METHODS: Between 2009 and 2012, a kilometre-long walk was completed by trained investigators in 462 communities across 16 countries to collect data on tobacco marketing. We interviewed community members about their exposure to traditional and non-traditional marketing in the previous six months. To examine differences in marketing between urban and rural communities and between high-, middle- and low-income countries, we used multilevel regression models controlling for potential confounders.
FINDINGS: Compared with high-income countries, the number of tobacco advertisements observed was 81 times higher in low-income countries (incidence rate ratio, IRR: 80.98; 95% confidence interval, CI: 4.15-1578.42) and the number of tobacco outlets was 2.5 times higher in both low- and lower-middle-income countries (IRR: 2.58; 95% CI: 1.17-5.67 and IRR: 2.52; CI: 1.23-5.17, respectively). Of the 11,842 interviewees, 1184 (10%) reported seeing at least five types of tobacco marketing. Self-reported exposure to at least one type of traditional marketing was 10 times higher in low-income countries than in high-income countries (odds ratio, OR: 9.77; 95% CI: 1.24-76.77). For almost all measures, marketing exposure was significantly lower in the rural communities than in the urban communities.
CONCLUSION: Despite global legislation to limit tobacco marketing, it appears ubiquitous. The frequency and type of tobacco marketing varies on the national level by income group and by community type, appearing to be greatest in low-income countries and urban communities.
METHODS: Weekly influenza surveillance data for 2006 to 2011 were obtained from Bangladesh, Cambodia, India, Indonesia, the Lao People's Democratic Republic, Malaysia, the Philippines, Singapore, Thailand and Viet Nam. Weekly rates of influenza activity were based on the percentage of all nasopharyngeal samples collected during the year that tested positive for influenza virus or viral nucleic acid on any given week. Monthly positivity rates were then calculated to define annual peaks of influenza activity in each country and across countries.
FINDINGS: Influenza activity peaked between June/July and October in seven countries, three of which showed a second peak in December to February. Countries closer to the equator had year-round circulation without discrete peaks. Viral types and subtypes varied from year to year but not across countries in a given year. The cumulative proportion of specimens that tested positive from June to November was > 60% in Bangladesh, Cambodia, India, the Lao People's Democratic Republic, the Philippines, Thailand and Viet Nam. Thus, these tropical and subtropical countries exhibited earlier influenza activity peaks than temperate climate countries north of the equator.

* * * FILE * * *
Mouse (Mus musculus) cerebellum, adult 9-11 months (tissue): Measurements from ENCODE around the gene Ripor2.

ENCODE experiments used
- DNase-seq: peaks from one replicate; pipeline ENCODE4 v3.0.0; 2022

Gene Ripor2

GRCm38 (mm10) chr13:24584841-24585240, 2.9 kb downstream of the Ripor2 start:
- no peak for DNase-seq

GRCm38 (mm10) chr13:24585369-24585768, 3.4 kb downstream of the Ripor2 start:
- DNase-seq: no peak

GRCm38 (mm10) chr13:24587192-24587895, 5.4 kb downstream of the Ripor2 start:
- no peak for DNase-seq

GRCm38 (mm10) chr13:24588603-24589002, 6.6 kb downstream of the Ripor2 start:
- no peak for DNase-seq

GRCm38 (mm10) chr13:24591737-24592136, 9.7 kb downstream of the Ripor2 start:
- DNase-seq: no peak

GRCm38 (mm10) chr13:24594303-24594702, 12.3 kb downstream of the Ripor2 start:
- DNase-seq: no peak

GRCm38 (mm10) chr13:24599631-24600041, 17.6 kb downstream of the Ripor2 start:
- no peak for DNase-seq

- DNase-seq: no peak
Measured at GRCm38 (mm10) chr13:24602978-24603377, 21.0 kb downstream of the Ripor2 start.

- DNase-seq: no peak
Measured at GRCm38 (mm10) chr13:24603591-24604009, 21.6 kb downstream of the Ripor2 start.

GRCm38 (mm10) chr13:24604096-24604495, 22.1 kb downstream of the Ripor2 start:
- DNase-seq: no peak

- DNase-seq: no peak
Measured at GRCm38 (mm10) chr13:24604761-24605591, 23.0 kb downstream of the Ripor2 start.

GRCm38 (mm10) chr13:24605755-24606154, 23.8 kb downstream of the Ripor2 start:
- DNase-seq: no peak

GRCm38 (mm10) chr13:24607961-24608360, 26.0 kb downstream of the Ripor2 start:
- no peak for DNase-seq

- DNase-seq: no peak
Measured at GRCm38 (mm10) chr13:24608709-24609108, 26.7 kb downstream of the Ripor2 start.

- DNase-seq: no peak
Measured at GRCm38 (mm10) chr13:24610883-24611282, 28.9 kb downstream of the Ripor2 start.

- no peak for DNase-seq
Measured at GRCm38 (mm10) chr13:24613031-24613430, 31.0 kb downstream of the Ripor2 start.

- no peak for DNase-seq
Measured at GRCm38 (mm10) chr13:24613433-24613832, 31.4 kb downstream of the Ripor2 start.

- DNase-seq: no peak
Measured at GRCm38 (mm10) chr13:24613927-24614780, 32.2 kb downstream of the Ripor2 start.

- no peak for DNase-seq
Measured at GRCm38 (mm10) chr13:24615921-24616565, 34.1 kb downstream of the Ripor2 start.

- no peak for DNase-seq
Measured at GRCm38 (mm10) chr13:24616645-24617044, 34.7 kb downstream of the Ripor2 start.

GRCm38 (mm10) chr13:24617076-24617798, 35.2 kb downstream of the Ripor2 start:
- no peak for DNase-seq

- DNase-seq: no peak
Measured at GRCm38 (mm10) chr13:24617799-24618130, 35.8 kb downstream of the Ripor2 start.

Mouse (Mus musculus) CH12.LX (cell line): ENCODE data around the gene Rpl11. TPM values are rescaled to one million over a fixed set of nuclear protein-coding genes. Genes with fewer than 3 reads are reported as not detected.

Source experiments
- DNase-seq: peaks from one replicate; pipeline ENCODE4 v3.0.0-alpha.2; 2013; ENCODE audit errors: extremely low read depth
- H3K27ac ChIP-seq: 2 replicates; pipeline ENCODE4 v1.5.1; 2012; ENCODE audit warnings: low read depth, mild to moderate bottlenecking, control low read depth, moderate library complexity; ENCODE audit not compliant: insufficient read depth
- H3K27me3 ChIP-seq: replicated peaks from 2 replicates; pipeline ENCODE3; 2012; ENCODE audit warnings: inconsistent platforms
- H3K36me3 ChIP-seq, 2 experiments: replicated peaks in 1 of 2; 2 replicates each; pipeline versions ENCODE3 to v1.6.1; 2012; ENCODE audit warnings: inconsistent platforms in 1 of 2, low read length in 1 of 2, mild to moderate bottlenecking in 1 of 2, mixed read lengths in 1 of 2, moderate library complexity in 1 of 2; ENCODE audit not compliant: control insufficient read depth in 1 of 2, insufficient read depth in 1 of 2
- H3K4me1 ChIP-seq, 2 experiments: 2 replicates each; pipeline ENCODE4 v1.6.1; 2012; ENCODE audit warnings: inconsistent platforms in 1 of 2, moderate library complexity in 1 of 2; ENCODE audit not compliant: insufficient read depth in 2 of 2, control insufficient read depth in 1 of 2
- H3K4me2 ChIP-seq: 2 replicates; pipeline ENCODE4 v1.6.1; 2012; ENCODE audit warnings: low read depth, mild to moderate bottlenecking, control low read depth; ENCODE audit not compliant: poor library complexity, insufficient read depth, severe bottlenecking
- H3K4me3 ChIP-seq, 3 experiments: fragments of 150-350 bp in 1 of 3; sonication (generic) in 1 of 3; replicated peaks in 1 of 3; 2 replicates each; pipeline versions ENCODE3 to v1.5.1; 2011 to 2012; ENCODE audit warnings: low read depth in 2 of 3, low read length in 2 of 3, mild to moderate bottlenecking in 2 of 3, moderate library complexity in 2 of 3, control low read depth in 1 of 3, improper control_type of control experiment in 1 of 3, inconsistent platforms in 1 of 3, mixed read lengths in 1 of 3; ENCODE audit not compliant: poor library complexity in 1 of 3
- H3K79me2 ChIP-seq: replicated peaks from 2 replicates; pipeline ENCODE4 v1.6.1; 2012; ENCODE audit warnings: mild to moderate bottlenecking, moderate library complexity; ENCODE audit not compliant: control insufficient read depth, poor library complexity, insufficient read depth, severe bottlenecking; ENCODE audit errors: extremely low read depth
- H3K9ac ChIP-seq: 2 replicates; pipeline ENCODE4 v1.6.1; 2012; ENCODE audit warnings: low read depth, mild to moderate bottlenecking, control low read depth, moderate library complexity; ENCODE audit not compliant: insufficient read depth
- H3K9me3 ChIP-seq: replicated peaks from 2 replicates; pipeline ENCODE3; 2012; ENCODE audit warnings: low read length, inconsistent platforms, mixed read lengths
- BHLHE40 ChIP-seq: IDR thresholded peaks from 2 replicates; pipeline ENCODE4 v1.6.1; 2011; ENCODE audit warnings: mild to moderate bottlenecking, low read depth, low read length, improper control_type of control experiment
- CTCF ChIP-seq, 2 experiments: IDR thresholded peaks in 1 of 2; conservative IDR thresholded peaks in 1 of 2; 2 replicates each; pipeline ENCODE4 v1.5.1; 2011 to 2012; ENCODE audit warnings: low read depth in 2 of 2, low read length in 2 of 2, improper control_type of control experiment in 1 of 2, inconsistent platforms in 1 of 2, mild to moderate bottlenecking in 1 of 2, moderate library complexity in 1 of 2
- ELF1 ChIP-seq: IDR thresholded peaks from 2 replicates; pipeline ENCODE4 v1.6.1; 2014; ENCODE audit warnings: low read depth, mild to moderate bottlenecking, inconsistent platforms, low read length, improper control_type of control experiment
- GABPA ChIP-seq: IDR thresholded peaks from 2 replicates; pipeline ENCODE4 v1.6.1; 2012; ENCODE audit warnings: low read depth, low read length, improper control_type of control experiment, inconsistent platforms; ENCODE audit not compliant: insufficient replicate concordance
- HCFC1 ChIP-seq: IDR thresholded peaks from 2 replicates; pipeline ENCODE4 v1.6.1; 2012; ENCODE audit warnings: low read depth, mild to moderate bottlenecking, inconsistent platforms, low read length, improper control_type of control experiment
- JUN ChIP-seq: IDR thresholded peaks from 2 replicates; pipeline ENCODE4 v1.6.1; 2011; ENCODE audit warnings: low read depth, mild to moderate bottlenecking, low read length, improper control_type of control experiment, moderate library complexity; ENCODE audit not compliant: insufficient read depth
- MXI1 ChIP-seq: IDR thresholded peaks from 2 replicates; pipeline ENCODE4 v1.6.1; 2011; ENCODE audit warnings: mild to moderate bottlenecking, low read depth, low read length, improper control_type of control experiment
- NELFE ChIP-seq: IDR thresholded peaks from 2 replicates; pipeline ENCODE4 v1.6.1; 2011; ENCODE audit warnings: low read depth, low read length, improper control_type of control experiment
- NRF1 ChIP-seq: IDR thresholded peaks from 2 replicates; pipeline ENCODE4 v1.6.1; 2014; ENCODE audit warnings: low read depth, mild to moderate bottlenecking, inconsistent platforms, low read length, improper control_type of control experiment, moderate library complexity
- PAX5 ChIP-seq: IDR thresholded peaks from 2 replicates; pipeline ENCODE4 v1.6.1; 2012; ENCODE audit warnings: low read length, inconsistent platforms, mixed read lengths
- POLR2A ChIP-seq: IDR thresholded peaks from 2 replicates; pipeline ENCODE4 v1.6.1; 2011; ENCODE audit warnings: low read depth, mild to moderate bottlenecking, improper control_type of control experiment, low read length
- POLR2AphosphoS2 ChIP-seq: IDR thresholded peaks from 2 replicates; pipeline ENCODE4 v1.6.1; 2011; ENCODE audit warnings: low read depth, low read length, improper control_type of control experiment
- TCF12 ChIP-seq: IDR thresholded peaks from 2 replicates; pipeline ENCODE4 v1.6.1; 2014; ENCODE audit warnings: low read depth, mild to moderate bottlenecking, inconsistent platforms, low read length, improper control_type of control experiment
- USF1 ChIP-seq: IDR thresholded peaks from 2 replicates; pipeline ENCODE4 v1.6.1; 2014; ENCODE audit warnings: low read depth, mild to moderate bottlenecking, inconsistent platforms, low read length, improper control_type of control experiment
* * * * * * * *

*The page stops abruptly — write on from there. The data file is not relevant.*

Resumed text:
CONCLUSION: Most southern and south-eastern Asian countries lying north of the equator should consider vaccinating against influenza from April to June; countries near the equator without a distinct peak in influenza activity can base vaccination timing on local factors.
APPROACH: After developing standard operating procedures and agreement between its Prisons Department and Ministry of Health, Malaysia established pilot MMT programmes in two prisons in the states of Kelantan (2008) and Selangor (2009) - those with the highest proportions of HIV-infected prisoners. Community-based MMT programmes were also established in Malaysia to integrate treatment activities after prisoners' release.
LOCAL SETTING: Having failed to reduce the incidence of HIV infection, in 2005 Malaysia embarked on a harm reduction strategy.
RELEVANT CHANGES: STANDARD OPERATING PROCEDURES WERE MODIFIED TO: (i) escalate the dose of methadone more slowly; (ii) provide ongoing education and training for medical and correctional staff and inmates; (iii) increase the duration of methadone treatment before releasing prisoners; (iv) reinforce linkages with community MMT programmes after prisoners' release; (v) screen for and treat tuberculosis; (vi) escalate the dose of methadone during treatment for HIV infection and tuberculosis; and (vii) optimize the daily oral dose of methadone (> 80 mg) before releasing prisoners.
LESSONS LEARNT: Prison-based MMT programmes can be effectively implemented but require adequate dosing and measures are needed to improve communication between prison and police authorities, prevent police harassment of MMT clients after their release, and improve systems for tracking release dates.
METHODS: A new outcome score based on a 15-item questionnaire was developed after a literature review, examination of current assessment tools, discussion with experts and a pilot study. The score was used to evaluate 100 children in Malaysia (56 Japanese encephalitis patients, 2 patients with encephalitis of unknown etiology and 42 controls) and 95 in India (36 Japanese encephalitis patients, 41 patients with encephalitis of unknown etiology and 18 controls). Inter- and intra-observer variability in the outcome score was determined and the score was compared with full clinical assessment.
FINDINGS: There was good inter-observer agreement on using the new score to identify likely dependency (Kappa = 0.942 for Malaysian children; Kappa = 0.786 for Indian children) and good intra-observer agreement (Kappa = 1.000 and 0.902, respectively). In addition, agreement between the new score and clinical assessment was also good (Kappa = 0.906 and 0.762, respectively). The sensitivity and specificity of the new score for identifying children likely to be dependent were 100% and 98.4% in Malaysia and 100% and 93.8% in India. Positive and negative predictive values were 84.2% and 100% in Malaysia and 65.6% and 100% in India.
CONCLUSION: The new tool for assessing disability in children after Japanese encephalitis was simple to use and scores correlated well with clinical assessment.